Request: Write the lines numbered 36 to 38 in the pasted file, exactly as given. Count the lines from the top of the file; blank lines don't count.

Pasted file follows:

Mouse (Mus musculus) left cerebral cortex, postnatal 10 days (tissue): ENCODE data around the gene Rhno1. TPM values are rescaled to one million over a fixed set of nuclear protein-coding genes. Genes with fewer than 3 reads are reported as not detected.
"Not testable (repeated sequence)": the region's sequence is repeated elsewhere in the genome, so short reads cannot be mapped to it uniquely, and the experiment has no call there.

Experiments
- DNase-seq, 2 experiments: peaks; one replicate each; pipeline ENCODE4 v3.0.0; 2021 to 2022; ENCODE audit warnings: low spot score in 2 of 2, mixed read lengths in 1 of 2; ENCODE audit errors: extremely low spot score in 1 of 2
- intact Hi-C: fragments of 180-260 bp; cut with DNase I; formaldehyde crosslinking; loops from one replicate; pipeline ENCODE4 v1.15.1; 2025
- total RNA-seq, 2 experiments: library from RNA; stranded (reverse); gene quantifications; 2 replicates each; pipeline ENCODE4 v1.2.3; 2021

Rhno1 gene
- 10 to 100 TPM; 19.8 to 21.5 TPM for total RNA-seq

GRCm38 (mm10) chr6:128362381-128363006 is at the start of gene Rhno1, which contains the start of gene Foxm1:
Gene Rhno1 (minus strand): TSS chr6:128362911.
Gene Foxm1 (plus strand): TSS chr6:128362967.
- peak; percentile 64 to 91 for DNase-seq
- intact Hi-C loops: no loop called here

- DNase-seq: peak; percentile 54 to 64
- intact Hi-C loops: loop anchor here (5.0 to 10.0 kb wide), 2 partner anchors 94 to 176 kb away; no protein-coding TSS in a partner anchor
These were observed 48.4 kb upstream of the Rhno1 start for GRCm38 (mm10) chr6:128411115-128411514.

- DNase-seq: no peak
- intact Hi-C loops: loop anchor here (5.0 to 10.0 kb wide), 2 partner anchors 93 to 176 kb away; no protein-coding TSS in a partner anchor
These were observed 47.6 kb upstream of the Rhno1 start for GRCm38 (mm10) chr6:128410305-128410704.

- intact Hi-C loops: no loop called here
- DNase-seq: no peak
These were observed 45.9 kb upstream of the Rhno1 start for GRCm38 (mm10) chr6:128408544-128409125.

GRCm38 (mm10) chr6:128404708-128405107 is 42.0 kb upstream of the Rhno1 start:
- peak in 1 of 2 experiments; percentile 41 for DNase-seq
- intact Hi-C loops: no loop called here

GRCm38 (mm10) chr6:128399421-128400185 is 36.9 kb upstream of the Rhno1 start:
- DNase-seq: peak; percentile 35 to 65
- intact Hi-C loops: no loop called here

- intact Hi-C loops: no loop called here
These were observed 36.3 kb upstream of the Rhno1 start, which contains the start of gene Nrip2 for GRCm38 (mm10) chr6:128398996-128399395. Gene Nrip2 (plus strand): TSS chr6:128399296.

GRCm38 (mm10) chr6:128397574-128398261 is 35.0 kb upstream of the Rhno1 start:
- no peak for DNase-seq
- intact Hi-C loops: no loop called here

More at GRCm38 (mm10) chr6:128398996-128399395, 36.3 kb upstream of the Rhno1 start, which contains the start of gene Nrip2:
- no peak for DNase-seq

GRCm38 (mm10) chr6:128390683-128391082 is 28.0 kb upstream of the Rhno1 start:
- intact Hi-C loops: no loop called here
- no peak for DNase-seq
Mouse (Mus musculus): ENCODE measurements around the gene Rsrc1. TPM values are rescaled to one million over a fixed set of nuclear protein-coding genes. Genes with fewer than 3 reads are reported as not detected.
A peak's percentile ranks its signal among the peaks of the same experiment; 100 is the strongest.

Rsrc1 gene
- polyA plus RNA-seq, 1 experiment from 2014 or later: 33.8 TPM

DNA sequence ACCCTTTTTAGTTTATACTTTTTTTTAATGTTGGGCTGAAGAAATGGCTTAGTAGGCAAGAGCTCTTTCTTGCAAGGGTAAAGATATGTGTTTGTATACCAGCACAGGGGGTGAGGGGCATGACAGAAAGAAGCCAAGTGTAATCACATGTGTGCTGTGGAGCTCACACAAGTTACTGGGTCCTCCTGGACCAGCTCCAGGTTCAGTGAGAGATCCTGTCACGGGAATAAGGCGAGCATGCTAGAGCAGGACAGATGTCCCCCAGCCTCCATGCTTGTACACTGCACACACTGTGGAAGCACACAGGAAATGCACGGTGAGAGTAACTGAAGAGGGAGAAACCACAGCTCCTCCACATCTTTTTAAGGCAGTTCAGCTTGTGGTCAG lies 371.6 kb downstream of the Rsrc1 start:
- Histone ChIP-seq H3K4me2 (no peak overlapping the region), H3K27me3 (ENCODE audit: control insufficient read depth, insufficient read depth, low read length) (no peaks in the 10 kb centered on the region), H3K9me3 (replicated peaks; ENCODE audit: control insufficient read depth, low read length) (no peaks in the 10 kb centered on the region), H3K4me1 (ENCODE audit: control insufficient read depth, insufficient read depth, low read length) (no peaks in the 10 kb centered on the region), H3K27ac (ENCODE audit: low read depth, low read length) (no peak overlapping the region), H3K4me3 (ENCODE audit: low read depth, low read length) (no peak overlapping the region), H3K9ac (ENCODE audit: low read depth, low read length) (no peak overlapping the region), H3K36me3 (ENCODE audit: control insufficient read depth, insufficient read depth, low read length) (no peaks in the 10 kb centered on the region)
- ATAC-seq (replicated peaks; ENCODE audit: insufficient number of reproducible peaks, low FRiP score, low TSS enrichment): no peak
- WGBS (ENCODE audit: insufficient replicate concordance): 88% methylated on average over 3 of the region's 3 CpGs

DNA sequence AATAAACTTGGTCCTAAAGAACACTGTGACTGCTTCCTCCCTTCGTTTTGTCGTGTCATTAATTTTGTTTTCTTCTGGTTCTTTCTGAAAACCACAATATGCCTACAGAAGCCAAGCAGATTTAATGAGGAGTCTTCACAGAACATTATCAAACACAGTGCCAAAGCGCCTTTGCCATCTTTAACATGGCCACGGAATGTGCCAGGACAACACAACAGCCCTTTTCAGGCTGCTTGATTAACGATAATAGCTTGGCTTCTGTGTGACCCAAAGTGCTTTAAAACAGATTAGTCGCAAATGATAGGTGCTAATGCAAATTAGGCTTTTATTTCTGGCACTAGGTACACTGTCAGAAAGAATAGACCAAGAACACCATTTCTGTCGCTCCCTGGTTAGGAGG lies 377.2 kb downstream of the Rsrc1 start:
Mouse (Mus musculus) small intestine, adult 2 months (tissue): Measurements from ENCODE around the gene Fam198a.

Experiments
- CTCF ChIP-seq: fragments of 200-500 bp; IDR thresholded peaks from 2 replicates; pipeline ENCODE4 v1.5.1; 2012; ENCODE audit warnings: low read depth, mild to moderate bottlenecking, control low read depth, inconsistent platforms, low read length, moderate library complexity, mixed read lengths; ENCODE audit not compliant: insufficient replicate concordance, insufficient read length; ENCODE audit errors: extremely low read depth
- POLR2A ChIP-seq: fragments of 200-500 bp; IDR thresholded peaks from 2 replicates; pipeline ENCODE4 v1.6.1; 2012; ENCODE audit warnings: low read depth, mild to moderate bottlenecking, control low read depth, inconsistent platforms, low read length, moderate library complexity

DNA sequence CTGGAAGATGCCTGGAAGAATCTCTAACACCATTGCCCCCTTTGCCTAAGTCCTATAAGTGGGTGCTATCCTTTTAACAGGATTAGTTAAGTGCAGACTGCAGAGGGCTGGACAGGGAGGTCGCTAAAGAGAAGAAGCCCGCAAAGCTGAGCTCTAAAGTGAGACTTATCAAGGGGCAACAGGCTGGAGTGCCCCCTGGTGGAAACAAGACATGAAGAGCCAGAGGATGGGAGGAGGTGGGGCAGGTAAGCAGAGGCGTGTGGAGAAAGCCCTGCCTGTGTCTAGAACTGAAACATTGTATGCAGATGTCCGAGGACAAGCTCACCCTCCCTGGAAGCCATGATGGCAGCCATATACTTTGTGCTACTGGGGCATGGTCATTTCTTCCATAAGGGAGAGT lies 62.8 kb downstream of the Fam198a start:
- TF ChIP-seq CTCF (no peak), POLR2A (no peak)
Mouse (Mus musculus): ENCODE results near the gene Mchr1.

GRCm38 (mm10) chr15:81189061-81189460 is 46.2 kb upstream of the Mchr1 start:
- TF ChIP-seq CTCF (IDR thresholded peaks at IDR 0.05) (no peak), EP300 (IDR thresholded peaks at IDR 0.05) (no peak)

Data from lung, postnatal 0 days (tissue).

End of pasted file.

GRCm38 (mm10) chr6:128390683-128391082 is 28.0 kb upstream of the Rhno1 start:
- intact Hi-C loops: no loop called here
- no peak for DNase-seq